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Hauc Conventions, Net Zero, and Saving Dave

If you don’t know who Dave is and why he needs saving, bear with me…

A few years ago, I found myself in charge of a team of consultants to take forwards a project to automate the production of signing, lighting, and guarding layouts for traffic management at street works by encoding a rule book – the “Red book” and its delightfully comprehensive “Chapter 8”.

This is something traffic management designers have been doing for years in CAD tools. And because that’s how it’s still done, it effectively demonstrates that it is really difficult to produce such layouts by any other means than by drawing it out in layers with lines and blocks. But you know what? We tried it, and we managed it.

Of course, it helped that the project could only have a successful outcome because it set out to test whether automation is possible, or not.

We built a prototype that proved we could automate a substantial amount of the “Red book” of rules on safety at street works and do it in a matter of seconds. We do, I should confess, have a bit of an advantage – automation software that takes data and subjects it to a set of business rules is what we do. Those rules can come from a range of sources; from rule books like the “Red book”, to the knowledge in the heads of those who’ve been doing their job for years – this knowledge is also rules, albeit perhaps never written down.

Fast forward and the project isn’t really a project anymore, the solution is now successfully deployed. In addition, the project team became a product team, and I became the Product Manager, and the company sponsored the recent HAUC(UK) National Convention.

When you consider what the pandemic has thrown at us all, and although these things are much better in a full in-person setting, the way conferences like HAUC have moved online is impressive. This one was no different – it was well put together (well done GeoPlace!), used good platform technology for presentations and attendance, and delivered the same rich agenda you’d expect if you were attending the event in a conference centre.

So what stood out to me from my perspective and focus on signing, lighting, and guarding at street works?

Well, safety at street works in terms of the traffic management layouts is just the tip of what seems like a very large iceberg. Reinstatement regulations (and materials!), permitting, lane rental schemes, fines, and a large cast of characters from promoters, through highways authorities, to contractors; all of whom, despite being a large community, do seem to know each other really quite well judging from the live stream of comments for each presentation! And I must specifically mention the new HAUC(UK) app. It’s a digital guided journey through the “Red book” – an evolving resource, and one that will really help keep Dave alive and well. Dave? Dave who? Well, you’ll just have to check out this short video to find out!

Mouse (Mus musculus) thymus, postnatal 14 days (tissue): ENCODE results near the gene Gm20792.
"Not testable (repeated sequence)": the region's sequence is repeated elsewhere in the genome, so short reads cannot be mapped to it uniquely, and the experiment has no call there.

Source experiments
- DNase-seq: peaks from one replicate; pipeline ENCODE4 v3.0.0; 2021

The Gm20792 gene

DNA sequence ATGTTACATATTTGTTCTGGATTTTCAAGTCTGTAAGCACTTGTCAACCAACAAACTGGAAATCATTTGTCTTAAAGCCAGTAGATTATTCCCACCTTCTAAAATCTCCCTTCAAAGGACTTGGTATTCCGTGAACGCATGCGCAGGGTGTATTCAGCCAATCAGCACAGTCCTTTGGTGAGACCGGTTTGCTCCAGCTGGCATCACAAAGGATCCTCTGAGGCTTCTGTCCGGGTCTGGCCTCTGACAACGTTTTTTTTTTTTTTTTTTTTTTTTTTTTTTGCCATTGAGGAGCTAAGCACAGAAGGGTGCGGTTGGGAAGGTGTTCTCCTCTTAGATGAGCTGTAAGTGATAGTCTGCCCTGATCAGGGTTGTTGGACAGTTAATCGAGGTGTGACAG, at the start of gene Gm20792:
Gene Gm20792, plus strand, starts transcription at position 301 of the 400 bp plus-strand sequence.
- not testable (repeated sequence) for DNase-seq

But what stood out the most to me were the drivers that will, most likely, see many more street works in the coming years. Climate change and the imperative to achieve “net zero” will see significant investments in electric vehicle charging infrastructure and a rise in district heating schemes, all of which will involve disruptive excavations in road and footways for years to come and insert new infrastructure that will require maintaining – all alongside that which is already there, of course. But there’s another category too – “Active Travel”. Whether linked to “net zero” or seen as something of a serendipitous consequence of the quietening of the streets during the lockdowns, changes to road layouts and networks to better accommodate more walking and cycling and, likely, fewer vehicles, will also impact the number of excavations that will take place on our roads and footways in the next few years.

More street works. Hmm. That causes me some conflict. On the one hand I don’t exactly relish being stuck at more give-and-take/stop-go-boards/traffic-lights (delete as appropriate depending on the passing width past your work area, working space, and safety zone), but as the Product Manager for something that makes the production of layouts for signing, lighting, and guarding fast and consistent, it’s music to my ears. And perhaps we can contribute to the “Save Dave” campaign in our own small way.

If you’d like to find out more about our Traffic Management Plan Automation (TMPA) solution, please take a look here and get in touch if you’d like to have a chat and a virtual coffee.

Written by John Hartshorn, Senior Product Manager, 1Spatial

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